Mary Aaland's historic Fargo house is something of a television star
Mary Aaland's house is something of a television star.
Built in 1893 by Martin Hector, the house at 1103 Broadway was first featured on an episode of HGTV's "House Hunters" in November 2011.
That episode followed Aaland, a Fargo surgeon, as she searched for a place to live where she could entertain guests. She ended up choosing the Hector House, with its six bedrooms, five fireplaces, three floors and grand, spacious rooms.
Then, last month, the house was again featured on an episode of "House Hunters: Where Are They Now," which profiled the renovations that Aaland had done since buying the house.
Because even though the building was impressive when she moved in, Aaland had a plan of returning the house to turn-of-the-century grandeur, but with a modern style.
"This is such a historical house for the city of Fargo, and it needs to be brought back, I think," she says.
Aaland's vision for the home was a major reason why HGTV wanted to follow-up with a repeat visit, says Brian Balthazar, the network's director of programming.
"The home, while beautiful as it was, had an even greater potential," Balthazar says. "Not only did she see great potential but she had great plans to make that potential come to reality. Very few people have the vision or the resources to pull it off."
One of the main projects highlighted on the follow-up episode was the home's kitchen. Aaland says the renovations to that room alone required months of work and essentially an entire overhaul.
"Every time I tore a wall off, I had to get new windows, new wiring, new plumbing," Aaland recalls. "What you end up doing is not just decorative, it really is structural."
Also featured on the episode was Aaland's discovery of a small staircase that had been covered up by the wall of a coat closet.
Located near the front door, the stairway once connected with the side of the house's main staircase before being completely blocked off.
Aaland has been hands-on with her construction projects, and decided one day to just pound through the closet until she found where the stairway had been.
"I had heard about (the staircase), but last Christmas I had a bad day at work and I started pounding," she says. "We tore everything out."
That unexpected discovery, Balthazar says, was something that made the Hector House even more unique.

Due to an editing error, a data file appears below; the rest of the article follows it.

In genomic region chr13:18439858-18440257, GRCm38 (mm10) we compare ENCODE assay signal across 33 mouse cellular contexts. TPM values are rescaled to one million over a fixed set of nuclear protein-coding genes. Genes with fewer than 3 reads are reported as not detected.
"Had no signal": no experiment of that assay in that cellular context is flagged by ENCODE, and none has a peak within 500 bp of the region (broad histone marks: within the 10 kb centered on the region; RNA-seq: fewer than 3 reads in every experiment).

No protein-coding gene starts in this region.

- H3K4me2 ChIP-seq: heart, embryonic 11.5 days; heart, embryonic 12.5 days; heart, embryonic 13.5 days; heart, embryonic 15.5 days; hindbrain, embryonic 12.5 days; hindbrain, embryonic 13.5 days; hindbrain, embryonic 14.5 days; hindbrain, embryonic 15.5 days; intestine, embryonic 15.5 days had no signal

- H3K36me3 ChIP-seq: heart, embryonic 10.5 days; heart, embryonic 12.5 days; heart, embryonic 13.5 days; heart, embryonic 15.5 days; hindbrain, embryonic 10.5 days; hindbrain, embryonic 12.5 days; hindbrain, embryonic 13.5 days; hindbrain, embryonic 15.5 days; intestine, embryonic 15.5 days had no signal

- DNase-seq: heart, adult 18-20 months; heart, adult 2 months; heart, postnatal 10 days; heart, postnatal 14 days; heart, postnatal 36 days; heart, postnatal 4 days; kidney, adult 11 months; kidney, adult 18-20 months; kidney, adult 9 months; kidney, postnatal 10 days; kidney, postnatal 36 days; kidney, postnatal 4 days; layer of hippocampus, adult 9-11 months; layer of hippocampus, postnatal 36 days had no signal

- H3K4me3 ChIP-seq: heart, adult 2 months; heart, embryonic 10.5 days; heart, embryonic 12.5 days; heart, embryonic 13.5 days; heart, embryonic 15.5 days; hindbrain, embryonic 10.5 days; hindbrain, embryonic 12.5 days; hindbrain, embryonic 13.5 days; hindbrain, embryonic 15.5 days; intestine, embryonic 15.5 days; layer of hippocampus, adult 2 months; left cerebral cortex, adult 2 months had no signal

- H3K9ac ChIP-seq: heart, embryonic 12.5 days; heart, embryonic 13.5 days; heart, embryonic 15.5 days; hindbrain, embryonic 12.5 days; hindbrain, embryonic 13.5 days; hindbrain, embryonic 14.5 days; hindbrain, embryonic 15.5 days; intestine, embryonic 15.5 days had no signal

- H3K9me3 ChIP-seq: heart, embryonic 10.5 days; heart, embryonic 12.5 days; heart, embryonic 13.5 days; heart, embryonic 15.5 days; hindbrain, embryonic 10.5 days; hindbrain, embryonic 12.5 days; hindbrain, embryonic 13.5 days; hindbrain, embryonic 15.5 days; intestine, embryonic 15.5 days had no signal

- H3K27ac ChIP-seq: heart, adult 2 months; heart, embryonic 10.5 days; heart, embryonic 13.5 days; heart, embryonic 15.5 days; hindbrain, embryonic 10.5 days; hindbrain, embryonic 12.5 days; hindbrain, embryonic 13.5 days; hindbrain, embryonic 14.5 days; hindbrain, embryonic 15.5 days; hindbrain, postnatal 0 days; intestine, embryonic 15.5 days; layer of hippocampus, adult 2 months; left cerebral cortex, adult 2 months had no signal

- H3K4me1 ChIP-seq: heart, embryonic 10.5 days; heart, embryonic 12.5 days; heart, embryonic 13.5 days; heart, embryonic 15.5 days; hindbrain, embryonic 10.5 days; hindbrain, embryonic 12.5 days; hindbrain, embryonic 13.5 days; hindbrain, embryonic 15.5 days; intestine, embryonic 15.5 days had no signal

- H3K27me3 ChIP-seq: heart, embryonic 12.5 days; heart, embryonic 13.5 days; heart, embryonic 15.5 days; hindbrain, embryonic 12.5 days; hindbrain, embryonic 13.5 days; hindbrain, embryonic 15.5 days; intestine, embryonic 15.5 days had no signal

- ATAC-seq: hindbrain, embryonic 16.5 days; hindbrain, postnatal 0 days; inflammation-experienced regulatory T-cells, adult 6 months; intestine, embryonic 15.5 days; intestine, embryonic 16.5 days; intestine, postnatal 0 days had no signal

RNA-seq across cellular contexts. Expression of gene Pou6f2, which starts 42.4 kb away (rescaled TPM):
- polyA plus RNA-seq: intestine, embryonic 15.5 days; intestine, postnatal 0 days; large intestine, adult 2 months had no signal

"Not many people buy homes that have completely hidden secrets to them," he says. "It's almost out of a storybook that you'd find a hidden staircase in your home."
Ongoing, upcoming changes
Even though she's already spent a lot of time and money on projects like the hidden stairway (she declined to say just how much everything has cost so far), Aaland still has a long way to go.
She's nearly finished redoing what was once the servant waiting room. She'll then start on replacing the front door and redoing the library to finish off the main floor.
Then she'll turn her attention to the house's exterior. Those overhauls will include redoing gutters, taking off siding and building a wraparound porch like the house had a century ago.
Aaland is also looking at razing the apartments that sit just south of the house on her property. It's possibility the smaller building could be renovated in appearance to look like part of the house and escape destruction, but Aaland says hasn't decided for sure.
"If I was to be a purist, it would have to go," she says. "That's something I'm going to think about."
Not included in Aaland's plans are the second or third floors, which she says are "down the line."
Asked when, or even if, she'll get around to those floors, she sounds doubtful.
"From my perspective, I probably won't," she says. "I'm interested in (the main) floor and the outside right now. The next owners, they can take care of it."
'A grand old house'
Amid the changes the building has undergone, Aaland still found time for the thing that made her want to buy the house in the first place: entertaining.
During one night in December, for example, Aaland hosted 64 people for a party. More than 30 people fit around the large dining room table alone.
"It's just a house that's meant to entertain," Aaland says. "It's just a wonderful, warm home."
When guests visit and see just how large the house actually is, they often ask her what she does in the huge old building all by herself, she says.
"I say, 'I live in it,' " she answers. "I live in every single room. It's a grand old house."
As she continues to fulfill her vision of what she wants the house to be, Balthazar and HGTV will keep tabs on her progress.
Though the network doesn't have plans to re-air the first "Where are They Now?" episode in the near future, it's not out of the question that the Hector House could be featured on TV a third time, Balthazar says.
"There's still a kind of 'to be continued' element of the story," he says. "She has already made her home quite wonderful, and I have no doubt she'll continue to do so down the road."
Readers can reach Forum reporter Sam Benshoof at (701) 241-5535